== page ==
Putting Your Mare “Under Lights” with Dr. Jacqueline Giles
Why Is This Important If I Want To Breed In February or March?
Planning to breed your mare this February or March? Now is the time to start preparing! Let’s talk about putting your mare “under lights”.
Horses are “long day breeders”, meaning that mares naturally reproductively cycle during the time of year when the days are longer (April through August). During the winter when the days are short most mares enter a state of anestrus where they do not cycle, and therefore cannot become pregnant. When left to their own devices they may not start properly cycling again until April or May, and sometimes even later.
If you’re one that wants an early foal, regardless of if its for the January 1st birthday or to avoid issues associated heat stress during the summers that we must deal with so often in South Florida then you will probably want to consider manipulating her normal cycling schedule to encourage an earlier breeding date.
Why not just use hormones instead?
While there have been numerous injectable hormone protocols suggested over the years, with varying success rates and often substantial costs, we frequently advocate for a more dependable approach — using artificial lighting, commonly referred to as putting the mare “under lights”. The concept behind this method is to promote an earlier arrival of Spring by extending daylight hours. This perception by the mare’s body leads to fertile reproductive cycles by February/March rather than waiting until April/May, thus making artificial lighting a more reliable alternative to hormonal protocols.
Interested? Here’s how…
In the simplest terms, she must be exposed to 16 hours of uninterrupted “daylight” every day from Thanksgiving through April 1st. Since we do not get 16 hours of daylight this time of year the artificial lighting is used to make up the remaining hours of light needed.
The general rule of thumb to achieve 16 hours of light a day is for the lights to turn on slightly before dusk and to be turned off at 11pm.
Adding artificial light to the end of natural day light is more effective than adding it on before the sun comes up.
There should be no delay between the natural and the artificial light. Therefore, you have to have your lights on before the sun starts to go down. This is often accomplished using timers that automatically turn the lights on and off as needed to help prevent human error which can lead to failure of your entire lighting protocol.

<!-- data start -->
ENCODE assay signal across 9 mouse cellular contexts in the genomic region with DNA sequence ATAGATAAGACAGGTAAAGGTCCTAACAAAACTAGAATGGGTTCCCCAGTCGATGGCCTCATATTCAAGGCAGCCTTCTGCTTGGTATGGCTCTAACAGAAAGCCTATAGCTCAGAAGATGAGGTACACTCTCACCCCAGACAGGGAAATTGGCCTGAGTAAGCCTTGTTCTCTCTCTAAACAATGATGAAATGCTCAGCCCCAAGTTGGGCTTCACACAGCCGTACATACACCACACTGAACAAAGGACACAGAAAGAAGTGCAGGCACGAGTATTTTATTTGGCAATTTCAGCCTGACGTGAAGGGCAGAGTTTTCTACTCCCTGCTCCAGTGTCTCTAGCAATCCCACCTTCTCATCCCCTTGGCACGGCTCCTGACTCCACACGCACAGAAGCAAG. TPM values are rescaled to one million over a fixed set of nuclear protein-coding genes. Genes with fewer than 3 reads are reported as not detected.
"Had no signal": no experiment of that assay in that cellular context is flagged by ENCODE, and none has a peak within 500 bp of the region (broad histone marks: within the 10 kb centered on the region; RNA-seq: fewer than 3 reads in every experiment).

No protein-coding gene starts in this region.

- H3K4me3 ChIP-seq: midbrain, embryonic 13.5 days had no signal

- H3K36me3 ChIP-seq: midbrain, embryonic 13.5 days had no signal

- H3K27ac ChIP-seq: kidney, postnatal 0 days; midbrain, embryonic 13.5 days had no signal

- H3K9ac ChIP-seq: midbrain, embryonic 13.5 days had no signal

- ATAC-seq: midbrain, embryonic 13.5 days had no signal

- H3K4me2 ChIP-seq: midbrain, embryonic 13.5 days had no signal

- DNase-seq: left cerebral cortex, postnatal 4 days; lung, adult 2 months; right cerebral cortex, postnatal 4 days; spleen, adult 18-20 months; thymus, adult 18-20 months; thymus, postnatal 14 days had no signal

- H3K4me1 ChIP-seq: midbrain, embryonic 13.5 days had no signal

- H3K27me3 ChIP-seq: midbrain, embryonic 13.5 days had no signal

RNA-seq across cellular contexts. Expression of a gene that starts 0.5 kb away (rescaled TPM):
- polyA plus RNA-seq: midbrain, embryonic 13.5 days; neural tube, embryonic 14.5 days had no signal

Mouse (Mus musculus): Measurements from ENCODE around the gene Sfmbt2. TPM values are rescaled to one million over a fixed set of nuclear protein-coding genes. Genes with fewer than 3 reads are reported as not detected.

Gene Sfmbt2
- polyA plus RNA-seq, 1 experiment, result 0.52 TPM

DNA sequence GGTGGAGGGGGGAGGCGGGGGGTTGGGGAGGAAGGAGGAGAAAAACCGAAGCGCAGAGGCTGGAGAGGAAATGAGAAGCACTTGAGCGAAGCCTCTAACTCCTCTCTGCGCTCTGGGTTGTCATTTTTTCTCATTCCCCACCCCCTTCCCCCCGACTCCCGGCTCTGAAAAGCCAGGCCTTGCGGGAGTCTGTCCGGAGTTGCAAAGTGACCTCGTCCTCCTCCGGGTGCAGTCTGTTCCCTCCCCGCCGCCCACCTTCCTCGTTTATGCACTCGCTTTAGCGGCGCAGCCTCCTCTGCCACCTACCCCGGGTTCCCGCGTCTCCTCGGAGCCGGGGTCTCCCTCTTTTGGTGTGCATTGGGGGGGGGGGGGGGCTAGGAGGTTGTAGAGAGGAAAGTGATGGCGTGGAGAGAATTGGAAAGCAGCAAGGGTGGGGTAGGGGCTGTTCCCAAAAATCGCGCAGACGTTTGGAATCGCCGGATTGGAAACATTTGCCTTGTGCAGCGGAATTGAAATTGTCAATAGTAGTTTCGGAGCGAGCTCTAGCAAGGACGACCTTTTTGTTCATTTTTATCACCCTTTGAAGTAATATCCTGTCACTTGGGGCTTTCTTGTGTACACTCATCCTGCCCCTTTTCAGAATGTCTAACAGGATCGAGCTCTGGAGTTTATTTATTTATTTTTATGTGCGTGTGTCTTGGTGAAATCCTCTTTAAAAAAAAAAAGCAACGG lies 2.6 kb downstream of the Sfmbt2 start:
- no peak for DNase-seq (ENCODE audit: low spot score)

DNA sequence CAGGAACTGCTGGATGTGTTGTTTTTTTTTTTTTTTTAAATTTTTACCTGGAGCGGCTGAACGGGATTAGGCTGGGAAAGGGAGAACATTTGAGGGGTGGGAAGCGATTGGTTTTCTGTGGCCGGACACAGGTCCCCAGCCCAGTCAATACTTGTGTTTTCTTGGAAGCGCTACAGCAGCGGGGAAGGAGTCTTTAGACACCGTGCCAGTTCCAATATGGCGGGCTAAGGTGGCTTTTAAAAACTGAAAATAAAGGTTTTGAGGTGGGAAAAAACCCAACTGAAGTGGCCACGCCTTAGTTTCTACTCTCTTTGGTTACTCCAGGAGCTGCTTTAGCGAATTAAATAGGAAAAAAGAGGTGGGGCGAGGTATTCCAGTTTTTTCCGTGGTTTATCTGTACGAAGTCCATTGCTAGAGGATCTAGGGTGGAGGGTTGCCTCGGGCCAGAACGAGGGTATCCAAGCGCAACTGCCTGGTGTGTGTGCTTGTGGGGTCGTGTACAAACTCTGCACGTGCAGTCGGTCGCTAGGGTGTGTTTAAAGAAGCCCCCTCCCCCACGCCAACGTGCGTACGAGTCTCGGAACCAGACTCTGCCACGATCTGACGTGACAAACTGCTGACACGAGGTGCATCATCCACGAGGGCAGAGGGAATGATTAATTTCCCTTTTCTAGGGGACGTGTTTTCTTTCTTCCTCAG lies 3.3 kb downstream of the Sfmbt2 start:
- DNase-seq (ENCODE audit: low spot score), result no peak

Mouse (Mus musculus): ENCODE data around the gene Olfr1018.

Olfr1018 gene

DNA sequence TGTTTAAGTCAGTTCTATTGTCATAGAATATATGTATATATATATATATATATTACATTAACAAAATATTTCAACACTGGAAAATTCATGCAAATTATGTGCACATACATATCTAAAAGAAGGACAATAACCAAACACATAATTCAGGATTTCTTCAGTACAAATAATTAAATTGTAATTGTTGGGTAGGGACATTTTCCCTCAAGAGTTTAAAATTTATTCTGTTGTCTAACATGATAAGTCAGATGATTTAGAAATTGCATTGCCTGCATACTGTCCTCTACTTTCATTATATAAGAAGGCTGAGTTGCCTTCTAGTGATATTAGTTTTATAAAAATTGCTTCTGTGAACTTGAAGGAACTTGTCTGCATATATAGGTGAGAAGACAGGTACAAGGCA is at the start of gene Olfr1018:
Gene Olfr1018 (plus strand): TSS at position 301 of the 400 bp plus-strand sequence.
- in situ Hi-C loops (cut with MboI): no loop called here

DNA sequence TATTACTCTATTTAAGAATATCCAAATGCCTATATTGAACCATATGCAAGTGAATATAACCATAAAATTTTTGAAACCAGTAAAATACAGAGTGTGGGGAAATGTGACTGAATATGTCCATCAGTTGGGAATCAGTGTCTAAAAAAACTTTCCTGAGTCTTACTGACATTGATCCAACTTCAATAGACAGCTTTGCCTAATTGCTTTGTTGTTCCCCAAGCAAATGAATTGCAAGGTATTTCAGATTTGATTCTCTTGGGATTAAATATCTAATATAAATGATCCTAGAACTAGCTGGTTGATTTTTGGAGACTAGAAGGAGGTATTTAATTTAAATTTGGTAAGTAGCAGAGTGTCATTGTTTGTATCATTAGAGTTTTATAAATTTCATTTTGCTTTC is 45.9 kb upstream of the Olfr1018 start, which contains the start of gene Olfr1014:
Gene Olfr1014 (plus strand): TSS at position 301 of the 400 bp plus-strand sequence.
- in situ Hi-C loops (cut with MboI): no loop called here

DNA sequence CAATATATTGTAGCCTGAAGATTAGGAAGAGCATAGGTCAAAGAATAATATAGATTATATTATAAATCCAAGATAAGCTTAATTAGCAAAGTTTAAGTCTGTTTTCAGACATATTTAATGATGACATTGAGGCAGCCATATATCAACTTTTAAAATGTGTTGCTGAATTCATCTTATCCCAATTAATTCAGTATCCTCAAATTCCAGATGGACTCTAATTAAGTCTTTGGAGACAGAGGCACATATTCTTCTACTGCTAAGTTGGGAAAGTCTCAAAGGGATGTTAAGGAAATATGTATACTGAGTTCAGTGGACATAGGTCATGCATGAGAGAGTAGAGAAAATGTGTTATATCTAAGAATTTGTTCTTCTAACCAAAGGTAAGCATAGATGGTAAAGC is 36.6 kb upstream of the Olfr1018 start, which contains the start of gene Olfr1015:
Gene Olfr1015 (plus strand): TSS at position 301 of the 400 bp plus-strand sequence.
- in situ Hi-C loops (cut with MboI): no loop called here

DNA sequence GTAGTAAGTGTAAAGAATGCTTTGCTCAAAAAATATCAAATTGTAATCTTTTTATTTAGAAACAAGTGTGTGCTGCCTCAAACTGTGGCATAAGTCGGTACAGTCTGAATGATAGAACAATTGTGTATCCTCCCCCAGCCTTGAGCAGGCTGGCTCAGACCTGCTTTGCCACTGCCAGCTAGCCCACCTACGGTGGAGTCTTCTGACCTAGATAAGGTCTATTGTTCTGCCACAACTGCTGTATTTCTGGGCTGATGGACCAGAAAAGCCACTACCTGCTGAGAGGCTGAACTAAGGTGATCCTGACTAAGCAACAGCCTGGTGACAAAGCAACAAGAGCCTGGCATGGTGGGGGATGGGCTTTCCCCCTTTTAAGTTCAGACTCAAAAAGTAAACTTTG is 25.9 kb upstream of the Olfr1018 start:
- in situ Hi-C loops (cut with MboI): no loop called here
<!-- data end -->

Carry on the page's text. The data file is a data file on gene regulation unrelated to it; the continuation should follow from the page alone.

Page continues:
The degree of light is also crucial for success. You must be able to read a fine print newspaper everywhere within the stall. This can be accomplished using 100 or 200 watt light bulbs above or within the stall. Either fluorescent or incandescent bulbs can be used, it just needs to be bright enough.
There cannot be any dark corners within the stall where the mare can hide, nor an open top door that she can stick her head outside to avoid the light.
For how long do I need to keep my mare under lights?
This lighting protocol takes a minimum of 60 to 70 days to fully take effect, therefore we recommend starting around Thanksgiving (or as soon after as possible) and should be maintained until April 1st at minimum (or until she is pregnant if prior to April 1st). If the lighting is discontinued before this time, some mares will revert back into a state of anestrus and you will be back to square one.
Does this only apply if I’m breeding in February or March?
If you have a pregnant mare, that is due to foal between January and April and that you intend to breed back immediately after foaling, you should strongly consider putting her under lights as well.
What if my mare lives in pasture and I don’t have a stall?
Is your mare on pasture full time? Or at a facility where stall lights are just not a possiblity? Consider a different approach.
The company “Equilume” offers face-masks with built in lights which applies the required amount of light stimulation to a single eye, and has shown similar results when compared to the stall lighting method. These masks are not cheap to purchase, but are well worth the investment in some situations. We can help you get you one if it is indeed the way forward for you and your mare.